Nigeria- A Food Security and Livelihoods Coordinator
Nigeria- A Food Security and Livelihoods Coordinator
Type of contract
Fixed Term Contract
Expected start date
As soon as possible
Duration of mission
General Context :
With the biggest population in Africa, (between 178 and 200 million inhabitants), Nigeria is ranked as one of the first economy of the continent thanks to oil and petroleum products as well as mineral resources (gold, iron, diamonds, copper etc…). Despite a strong economy, Nigeria suffers from huge inequalities between rich and poor, and from a high rate of corruption, at every level. Moreover, a great ethnic diversity mixed with a federal mechanism make it a real powder keg. Within this volatile environment, the conflict in the North-East of the country (states of Borno, Adamawa and Yobe) and the linked widespread violence triggered a large scale humanitarian crisis.
The conflict in the North-East
Boko Haram was created in 2001, with activity related to social actions and schooling. Over the years, the group started an armed rebellion against the government of Nigeria. Several members of the group were arrested, sparking deadly clashes with Nigerian security forces. The group’s founder and then leader Mohammed Yusuf was killed while still in police custody. This was the beginning of the radicalization of the movement and of the conflict still affecting the area in the present days. In 2015, the Nigerian army received the support of an occidental military coalition (US, France, British). The same year, Boko Haram pledged allegiance to ISIS and ended up divided into two branches: ISWAP (linked to ISIS) and JAS (the historical branch).
This ongoing conflict as well as the absence of basic services have created acute humanitarian and protection needs for those impacted by the crisis, including refugees, internally displaced persons (IDPs) and local communities.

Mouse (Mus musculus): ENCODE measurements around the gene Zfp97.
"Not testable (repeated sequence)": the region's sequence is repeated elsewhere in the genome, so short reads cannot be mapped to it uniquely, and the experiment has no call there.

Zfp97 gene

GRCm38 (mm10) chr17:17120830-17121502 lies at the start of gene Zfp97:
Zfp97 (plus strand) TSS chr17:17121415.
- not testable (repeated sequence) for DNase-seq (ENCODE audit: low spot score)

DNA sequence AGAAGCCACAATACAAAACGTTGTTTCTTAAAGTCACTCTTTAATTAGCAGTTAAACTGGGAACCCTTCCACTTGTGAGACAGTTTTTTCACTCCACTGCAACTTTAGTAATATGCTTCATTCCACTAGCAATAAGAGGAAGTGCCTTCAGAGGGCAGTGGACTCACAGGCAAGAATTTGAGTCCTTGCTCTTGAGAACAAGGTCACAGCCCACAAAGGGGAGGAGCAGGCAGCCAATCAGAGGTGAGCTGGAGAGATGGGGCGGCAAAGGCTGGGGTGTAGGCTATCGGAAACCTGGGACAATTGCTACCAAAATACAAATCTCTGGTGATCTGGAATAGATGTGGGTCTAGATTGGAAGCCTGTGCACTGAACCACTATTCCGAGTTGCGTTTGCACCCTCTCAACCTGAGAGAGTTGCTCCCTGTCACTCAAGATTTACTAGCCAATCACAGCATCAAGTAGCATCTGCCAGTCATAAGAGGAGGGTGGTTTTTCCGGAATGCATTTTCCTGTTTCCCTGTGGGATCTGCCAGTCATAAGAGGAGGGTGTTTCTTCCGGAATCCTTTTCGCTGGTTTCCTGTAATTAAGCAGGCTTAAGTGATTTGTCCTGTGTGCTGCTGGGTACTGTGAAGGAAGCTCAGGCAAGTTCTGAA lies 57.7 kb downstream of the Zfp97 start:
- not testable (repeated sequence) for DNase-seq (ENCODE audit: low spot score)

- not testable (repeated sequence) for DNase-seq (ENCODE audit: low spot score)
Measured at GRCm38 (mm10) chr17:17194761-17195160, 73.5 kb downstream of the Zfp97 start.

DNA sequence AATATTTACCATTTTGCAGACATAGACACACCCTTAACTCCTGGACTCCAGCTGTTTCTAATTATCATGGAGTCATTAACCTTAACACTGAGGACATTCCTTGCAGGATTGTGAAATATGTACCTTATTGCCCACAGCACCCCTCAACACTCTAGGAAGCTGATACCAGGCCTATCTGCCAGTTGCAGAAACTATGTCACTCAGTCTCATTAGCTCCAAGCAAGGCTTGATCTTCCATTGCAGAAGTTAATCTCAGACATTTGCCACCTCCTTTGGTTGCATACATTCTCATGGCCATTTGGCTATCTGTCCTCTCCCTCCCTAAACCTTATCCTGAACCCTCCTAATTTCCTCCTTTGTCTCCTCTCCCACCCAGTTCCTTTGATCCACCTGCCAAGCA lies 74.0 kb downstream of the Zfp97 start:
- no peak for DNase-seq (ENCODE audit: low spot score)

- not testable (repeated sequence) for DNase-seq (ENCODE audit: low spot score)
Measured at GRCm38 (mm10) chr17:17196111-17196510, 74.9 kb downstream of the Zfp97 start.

The armed conflict affected more than 14 million people, with 2 million forcibly displaced in the Lake Chad Basin region, and new displacement continues. Following the new conflict and military developments, several Local Governmental Areas (LGAs) of Borno State were deemed accessible to humanitarian aid by the Nigerian government. But outside of the capital cities, in the countryside, the security is not granted to the populations and to the humanitarian workers. Assessments conducted in newly accessible areas in Borno State revealed severe humanitarian and protection conditions. Still, many people remain inaccessible to humanitarian actors due to insecurity, particularly in Nigeria’s Borno State and border areas of Cameroon and Niger.
As of January 2018, close to 1,300,000 refugee returnees have been registered in Nigeria, sometimes under conditions that have not been voluntary, safe and dignified. Many of these return movements have resulted in secondary displacements as many areas of origin remain insecure and inaccessible. Projection for 2018 forecast new displacement and arrivals from the inaccessible areas (around 200,000). In total, at least 1.32 million of IDPs are located in Borno State. 50% of them are living in host communities. Around 60% of those displaced are children and the number of female and child-headed households is on the rise because male heads of households have either disappeared, been killed or fear to return to join their families. Sexual and gender-based violence (SGBV) is widespread, and many people have suffered the trauma of violent experiences.
The Humanitarian Needs Overview (HNO) 2018 estimated some 7.7 million people in need of humanitarian assistance in Nigeria across the three states of the north east (Borno, Yobe and Adamawa) with most needs concentrated in Borno State. In determining the scale of the response for 2018 (more than 1 billion USD consolidated appeal!), humanitarian partners agreed to focus on states assessed as the most affected by the violent conflict, infrastructure destruction, mass displacement, ongoing insecurity and ensuing factors. The most critical areas requiring humanitarian assistance are located in Borno, Adamawa and Yobe states where millions of people are in need of urgent life-saving assistance.